The U.S. checkpoints on highways near the Mexican border, with trained dogs and expensive scanning equipment, are supposed to stop drugs and immigrants without legal status from heading north. But newly released complaints against U.S. Customs and Border Protection paint a disquieting portrait of the interactions between agents and many of those they stopped and searched.
Drivers repeatedly accused checkpoint border agents of improper gunplay, racial profiling, excessive roughness and verbal abuse.
Last year, in southeastern Arizona, a military veteran said his children shuddered with fear in the back seat as agents repeatedly asked him if the children were really his. A woman at a checkpoint between Phoenix and Tucson said an agent threatened to use a stun gun on her brother in 2012 after he asked why their vehicle was being searched. And at a California checkpoint in 2013, a man said an agent approached him, hand on his holstered weapon, and demanded: “How would you like to have a gun pointed at your face?”
The accounts were culled from nearly 6,000 pages of complaints, arrest statistics and other records released in recent months to the American Civil Liberties Union of Arizona by Customs and Border Protection’s overseer, the Department of Homeland Security, after the ACLU sued the department for access.
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Collectively, the documents, detailing encounters between motorists and border agents from January 2011 to August 2014, portray an agency whose fractured oversight system has enabled at least some agents working along the southern border to stretch the limits of law and professional courtesy while rarely facing meaningful consequences.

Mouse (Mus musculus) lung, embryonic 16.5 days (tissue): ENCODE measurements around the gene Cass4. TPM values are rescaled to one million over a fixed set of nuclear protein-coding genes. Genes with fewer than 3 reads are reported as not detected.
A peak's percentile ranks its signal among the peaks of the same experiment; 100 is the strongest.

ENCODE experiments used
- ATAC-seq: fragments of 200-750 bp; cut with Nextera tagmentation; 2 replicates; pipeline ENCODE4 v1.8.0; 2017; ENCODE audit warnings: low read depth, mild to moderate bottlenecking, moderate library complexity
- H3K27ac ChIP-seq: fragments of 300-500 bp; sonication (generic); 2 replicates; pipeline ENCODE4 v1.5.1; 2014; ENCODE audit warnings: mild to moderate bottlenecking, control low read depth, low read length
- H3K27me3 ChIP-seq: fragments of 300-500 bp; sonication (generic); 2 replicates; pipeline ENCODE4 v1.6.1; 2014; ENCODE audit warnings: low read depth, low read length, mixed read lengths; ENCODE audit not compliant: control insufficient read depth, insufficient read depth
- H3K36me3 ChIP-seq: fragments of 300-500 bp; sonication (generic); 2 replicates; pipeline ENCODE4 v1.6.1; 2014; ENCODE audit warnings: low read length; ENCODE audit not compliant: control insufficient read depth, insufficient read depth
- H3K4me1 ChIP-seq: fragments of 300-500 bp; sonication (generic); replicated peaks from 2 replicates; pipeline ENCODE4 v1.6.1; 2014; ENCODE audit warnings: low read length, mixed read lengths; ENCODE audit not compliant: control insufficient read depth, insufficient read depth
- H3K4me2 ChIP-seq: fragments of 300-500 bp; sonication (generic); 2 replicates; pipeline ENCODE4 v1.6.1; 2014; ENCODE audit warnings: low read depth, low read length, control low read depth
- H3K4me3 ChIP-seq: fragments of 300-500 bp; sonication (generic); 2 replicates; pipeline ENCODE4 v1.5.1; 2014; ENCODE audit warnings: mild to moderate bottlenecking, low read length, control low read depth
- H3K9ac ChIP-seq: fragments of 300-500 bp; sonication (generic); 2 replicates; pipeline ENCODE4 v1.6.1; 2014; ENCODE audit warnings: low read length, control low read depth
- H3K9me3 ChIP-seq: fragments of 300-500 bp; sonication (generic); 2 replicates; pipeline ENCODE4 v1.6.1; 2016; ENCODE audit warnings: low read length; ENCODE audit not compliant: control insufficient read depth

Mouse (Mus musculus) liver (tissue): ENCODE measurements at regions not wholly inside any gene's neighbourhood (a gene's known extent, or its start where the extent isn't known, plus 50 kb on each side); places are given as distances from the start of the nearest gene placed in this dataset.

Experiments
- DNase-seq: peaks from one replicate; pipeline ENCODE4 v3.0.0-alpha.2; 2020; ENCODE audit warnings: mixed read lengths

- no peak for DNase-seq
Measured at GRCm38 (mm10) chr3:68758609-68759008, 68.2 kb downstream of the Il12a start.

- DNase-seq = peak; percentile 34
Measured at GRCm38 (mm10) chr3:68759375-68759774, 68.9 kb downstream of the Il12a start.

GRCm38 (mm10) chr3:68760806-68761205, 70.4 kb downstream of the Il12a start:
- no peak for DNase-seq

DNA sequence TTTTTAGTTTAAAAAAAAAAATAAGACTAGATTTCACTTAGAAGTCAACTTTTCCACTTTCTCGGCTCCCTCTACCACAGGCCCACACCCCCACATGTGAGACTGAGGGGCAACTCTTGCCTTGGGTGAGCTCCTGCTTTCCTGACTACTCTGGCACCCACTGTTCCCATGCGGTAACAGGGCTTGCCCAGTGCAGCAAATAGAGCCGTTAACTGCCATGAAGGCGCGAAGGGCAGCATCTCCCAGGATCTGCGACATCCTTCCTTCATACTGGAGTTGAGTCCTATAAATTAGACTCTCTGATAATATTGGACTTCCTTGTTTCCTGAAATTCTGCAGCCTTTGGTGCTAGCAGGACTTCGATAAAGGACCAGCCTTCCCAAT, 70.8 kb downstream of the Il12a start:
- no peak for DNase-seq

Among the 142 complaints obtained by the ACLU, only one seems to have resulted in disciplinary action: An agent received a one-day suspension for unjustifiably stopping a vehicle, apparently driven by the son of a retired Border Patrol agent.
James Lyall, an ACLU lawyer dedicated to the border, said the records not only confirmed the types of stories his office regularly hears from border residents but also suggested that Customs and Border Protection has underreported the number of civil rights complaints it has received.
For example, in reports to Congress for the 2012 fiscal year, oversight agencies listed three complaints accusing agents of violating the Fourth Amendment, which prohibits unreasonable searches and seizures, according to an ACLU report. At the same time, the records the ACLU received include 81 such accusations filed during the same period against agents assigned to the Border Patrol’s Tucson and Yuma sectors, only two of its 20 regional divisions along the southern and northern borders.
“CBP’s own records paint a disturbing picture of lawlessness and impunity, in which the agency continually operates without any regard for accepted best practices and agents commit widespread abuses knowing they won’t be held accountable,” Lyall said.
Agency officials declined to respond to requests for comment on the complaints, directing reporters to remarks from Commissioner R. Gil Kerlikowske that highlight his effort to make openness and accountability top priorities when he took over the agency in March 2014. One agency official held up Friday’s arraignment of a Border Patrol agent, Lonnie Swartz, on the cross-border killing of a 16-year-old boy, José Antonio Elena Rodriguez, as an example that no one is above the law.
But civil rights lawyers, along with members of Congress from border towns in Texas and Arizona, have long argued that Customs and Border Protection works according to its own rules, resisting calls for greater transparency and accountability.
As evidence, they note that since Jan. 1, 2010, 33 people have died in encounters with border and customs agents but that so far Swartz has been the only one to face federal criminal charges. He pleaded not guilty to second-degree murder in U.S. District Court in Tucson on Friday.
Many of the families of those who were killed have also complained that the agency has fought hard to keep the names of agents implicated in the killings under seal. José Antonio’s family had to sue to learn Swartz’s identity.